Con: We are still concerned about the level of bureaucracy HSP customers will face as they try to work with their DRS counselors to document instances of overtime. It remains unclear as to how and whether HSp customers will be required to document and justify instances of overtime. The revised rule refers to a form, but what this form looks like is unclear.

Pro: HSP customers are now required to have on IP for every 45 hours on their service plan, not 35 hours. This will provide some relief to some customers.
Con: This requirement still does not ensure that the HSP customer can locate and hire qualified IPs within the 45 mile radius. This will continue to be a major issue unless DHS structures IP support and benefits to attract new workers.

Instead of being unfunded and barred from working for HSP after three unjustified overtime occurrences, IPs will be suspended for three months.
Con: Suspension of an IP has, for the HSP customer, the same effect as a ban. In practical terms, this is a sudden loss for the HSP customer, who must now scrable to work with any backup IPs available, and find new IPs to cover hours that the backup IP cannot. Backup IPs tend not to be available on call or 24 hours a day. DHS needs to ensure there is immediate coverage for an HSP customer whose IPs are suspended.

Access Living also retains our objection to the strikeout of language that assures consumer control, and replaces it with language requiring that the HSP customer must be deemed able to manage their IPs. The language does not frame who gets to decide whether an HSP customer is fit to manager their IPs, and what process is used to determine this. That language is as follows :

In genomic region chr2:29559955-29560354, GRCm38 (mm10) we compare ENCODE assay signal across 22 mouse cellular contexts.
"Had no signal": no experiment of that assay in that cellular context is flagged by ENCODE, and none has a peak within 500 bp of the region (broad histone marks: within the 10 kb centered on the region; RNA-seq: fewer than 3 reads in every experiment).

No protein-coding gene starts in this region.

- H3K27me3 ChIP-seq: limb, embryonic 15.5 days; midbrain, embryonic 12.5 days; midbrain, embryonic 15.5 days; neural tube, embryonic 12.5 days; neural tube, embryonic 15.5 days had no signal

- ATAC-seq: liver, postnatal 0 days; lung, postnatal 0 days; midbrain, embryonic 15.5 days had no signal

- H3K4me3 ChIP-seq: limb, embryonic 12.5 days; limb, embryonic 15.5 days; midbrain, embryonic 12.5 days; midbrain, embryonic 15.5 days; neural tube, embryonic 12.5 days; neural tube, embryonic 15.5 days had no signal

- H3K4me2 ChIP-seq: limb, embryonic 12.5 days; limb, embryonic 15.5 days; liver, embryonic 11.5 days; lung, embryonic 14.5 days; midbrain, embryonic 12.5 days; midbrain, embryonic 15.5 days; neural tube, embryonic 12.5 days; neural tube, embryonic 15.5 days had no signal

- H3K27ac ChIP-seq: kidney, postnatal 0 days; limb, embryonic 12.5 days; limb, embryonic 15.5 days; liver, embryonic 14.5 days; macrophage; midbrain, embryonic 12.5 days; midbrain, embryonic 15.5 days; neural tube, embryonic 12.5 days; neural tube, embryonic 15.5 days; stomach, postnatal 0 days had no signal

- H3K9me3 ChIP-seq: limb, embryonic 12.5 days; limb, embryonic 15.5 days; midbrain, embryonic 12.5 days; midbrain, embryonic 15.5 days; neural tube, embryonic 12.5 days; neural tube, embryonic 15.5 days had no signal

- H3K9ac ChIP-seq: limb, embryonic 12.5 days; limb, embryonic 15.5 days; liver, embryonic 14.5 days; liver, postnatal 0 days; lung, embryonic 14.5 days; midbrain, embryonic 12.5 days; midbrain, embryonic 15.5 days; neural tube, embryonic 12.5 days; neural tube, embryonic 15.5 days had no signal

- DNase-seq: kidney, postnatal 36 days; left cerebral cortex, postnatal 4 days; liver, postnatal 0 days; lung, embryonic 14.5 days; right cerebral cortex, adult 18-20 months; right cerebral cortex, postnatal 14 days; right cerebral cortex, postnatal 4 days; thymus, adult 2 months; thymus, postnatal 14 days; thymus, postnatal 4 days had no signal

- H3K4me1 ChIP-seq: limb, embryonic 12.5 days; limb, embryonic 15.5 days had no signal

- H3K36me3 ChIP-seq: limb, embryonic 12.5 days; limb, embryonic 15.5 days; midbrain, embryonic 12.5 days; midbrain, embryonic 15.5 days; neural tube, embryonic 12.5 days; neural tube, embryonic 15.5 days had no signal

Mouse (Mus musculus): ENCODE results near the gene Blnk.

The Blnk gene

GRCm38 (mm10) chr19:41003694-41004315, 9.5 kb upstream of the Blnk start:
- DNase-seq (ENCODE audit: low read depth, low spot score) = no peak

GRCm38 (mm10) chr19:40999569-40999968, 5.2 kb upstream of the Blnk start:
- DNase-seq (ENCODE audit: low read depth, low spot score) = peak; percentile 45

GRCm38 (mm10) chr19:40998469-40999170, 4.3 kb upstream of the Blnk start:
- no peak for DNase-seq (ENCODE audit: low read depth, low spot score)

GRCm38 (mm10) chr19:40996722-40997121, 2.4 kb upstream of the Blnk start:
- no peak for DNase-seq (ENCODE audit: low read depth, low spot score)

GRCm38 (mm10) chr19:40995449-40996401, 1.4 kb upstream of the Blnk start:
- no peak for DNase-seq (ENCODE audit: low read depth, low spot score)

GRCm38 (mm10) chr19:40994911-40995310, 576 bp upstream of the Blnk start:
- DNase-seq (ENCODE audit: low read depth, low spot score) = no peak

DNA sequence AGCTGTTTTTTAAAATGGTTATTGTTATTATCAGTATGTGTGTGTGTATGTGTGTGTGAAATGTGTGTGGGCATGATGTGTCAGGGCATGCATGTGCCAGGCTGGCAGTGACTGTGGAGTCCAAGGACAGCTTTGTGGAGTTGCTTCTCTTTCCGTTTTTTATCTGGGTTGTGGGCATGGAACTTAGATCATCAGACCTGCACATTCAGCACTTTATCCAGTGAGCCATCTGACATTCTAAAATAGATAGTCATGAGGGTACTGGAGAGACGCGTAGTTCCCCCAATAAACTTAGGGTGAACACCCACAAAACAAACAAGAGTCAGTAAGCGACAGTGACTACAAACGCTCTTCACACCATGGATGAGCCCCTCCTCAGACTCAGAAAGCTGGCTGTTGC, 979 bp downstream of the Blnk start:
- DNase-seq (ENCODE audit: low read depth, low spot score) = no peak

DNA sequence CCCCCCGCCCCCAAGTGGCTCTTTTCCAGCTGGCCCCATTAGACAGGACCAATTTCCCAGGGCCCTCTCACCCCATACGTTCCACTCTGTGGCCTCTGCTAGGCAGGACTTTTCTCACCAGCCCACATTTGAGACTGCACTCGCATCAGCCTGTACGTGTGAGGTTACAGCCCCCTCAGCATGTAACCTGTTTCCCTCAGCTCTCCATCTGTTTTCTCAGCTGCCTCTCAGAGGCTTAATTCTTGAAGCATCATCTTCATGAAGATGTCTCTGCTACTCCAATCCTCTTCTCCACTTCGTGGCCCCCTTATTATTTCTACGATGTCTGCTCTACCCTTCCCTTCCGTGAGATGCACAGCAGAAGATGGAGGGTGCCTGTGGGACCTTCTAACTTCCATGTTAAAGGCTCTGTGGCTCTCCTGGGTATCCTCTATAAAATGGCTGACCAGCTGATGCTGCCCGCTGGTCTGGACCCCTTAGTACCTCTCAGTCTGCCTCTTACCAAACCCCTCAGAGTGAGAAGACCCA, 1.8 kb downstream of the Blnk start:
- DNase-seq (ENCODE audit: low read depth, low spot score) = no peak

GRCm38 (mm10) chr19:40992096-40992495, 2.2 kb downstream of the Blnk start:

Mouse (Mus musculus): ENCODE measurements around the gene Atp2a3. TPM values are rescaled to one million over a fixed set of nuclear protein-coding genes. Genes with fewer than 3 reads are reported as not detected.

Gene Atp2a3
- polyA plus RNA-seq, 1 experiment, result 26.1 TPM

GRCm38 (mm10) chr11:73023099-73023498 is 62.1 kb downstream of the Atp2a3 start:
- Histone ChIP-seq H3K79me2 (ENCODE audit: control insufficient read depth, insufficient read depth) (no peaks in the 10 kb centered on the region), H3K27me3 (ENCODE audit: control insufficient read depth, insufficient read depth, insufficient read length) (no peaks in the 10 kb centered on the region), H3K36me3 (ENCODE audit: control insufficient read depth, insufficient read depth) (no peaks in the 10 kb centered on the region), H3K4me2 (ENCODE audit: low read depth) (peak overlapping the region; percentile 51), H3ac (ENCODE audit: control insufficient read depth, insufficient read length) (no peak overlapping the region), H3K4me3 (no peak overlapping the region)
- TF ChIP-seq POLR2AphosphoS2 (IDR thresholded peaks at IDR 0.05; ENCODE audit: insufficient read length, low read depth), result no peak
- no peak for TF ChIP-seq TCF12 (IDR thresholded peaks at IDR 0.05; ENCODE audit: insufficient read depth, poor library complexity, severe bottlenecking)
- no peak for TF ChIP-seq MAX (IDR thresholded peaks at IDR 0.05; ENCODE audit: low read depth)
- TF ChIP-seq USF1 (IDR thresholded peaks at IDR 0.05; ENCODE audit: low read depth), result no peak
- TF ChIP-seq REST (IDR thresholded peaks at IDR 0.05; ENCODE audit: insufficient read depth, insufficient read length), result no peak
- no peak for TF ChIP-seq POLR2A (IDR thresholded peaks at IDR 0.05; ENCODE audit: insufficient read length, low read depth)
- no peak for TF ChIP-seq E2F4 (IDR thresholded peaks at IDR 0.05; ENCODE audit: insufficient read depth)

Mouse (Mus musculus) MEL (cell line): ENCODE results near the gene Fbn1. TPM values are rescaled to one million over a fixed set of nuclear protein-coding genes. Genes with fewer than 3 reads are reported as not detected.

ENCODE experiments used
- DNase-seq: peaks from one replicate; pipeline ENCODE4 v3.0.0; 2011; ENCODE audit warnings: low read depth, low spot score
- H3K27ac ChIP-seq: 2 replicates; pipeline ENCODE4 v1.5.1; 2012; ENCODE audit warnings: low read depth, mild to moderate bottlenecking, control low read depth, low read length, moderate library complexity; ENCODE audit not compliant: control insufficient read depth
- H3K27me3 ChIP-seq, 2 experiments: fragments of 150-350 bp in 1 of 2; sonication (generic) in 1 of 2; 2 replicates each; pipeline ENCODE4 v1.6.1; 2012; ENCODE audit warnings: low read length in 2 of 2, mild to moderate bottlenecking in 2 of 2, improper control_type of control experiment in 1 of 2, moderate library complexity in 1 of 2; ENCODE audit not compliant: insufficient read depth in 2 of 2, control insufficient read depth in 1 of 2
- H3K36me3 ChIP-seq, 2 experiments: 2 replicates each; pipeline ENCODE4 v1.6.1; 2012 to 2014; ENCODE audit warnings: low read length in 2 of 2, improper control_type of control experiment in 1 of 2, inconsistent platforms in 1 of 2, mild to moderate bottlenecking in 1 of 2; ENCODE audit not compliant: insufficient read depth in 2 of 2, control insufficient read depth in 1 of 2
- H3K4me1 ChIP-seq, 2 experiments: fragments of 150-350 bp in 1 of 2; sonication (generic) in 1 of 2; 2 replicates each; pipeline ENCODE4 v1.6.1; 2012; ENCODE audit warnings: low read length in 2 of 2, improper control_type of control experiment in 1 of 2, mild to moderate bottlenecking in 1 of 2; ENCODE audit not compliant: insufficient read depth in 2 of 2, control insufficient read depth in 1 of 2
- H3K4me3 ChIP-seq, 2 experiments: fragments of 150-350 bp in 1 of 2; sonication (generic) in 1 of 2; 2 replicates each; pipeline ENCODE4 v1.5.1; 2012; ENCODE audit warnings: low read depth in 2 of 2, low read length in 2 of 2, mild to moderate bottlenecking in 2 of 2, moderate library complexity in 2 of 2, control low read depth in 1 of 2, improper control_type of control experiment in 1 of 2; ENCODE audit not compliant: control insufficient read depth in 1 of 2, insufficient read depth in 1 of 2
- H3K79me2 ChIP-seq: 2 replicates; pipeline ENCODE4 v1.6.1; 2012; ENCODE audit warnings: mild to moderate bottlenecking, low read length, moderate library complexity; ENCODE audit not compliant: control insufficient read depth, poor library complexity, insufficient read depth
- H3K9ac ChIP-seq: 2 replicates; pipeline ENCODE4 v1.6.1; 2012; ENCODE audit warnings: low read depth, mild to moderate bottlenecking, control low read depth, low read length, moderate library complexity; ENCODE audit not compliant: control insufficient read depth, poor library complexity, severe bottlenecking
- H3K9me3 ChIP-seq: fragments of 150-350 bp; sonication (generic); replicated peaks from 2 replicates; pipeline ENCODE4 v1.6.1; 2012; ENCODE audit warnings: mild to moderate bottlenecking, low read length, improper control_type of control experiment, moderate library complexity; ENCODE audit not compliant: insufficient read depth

When a Customer seeks to hire an Individual Provider, the following requirements must be met: A customer has complete discretion in which Personal Assistant he/she wishes to hire, as long as the PA meets the conditions of Section 684.30. A customer is responsible for all stages of the interview and selection process, including the decision of which candidates to interview, the scope of the interview, whether to request a conviction background check, and the timing of the selection decisions. If requested by the customer, the counselor shall assist in identifying available resources for referral of Personal Assistant candidates for the customer to interview.
1) The Customer must have the ability to manage the Individual Provider in all aspects of the employment relationship.
A) If the Customer is determined to be able to manage an Individual
Provider, he or she is responsible for identifying, interviewing,
hiring, managing, disciplining and ending the employment relationship with the Individual Provider.

We feel the above violates the spirit of the Illinois Home Care Consumer Bill of Rights. For follow up, please contact Amber Smock at Access Living, at (preferred) or (312) 640-2191.

Amber Smock
Director of Advocacy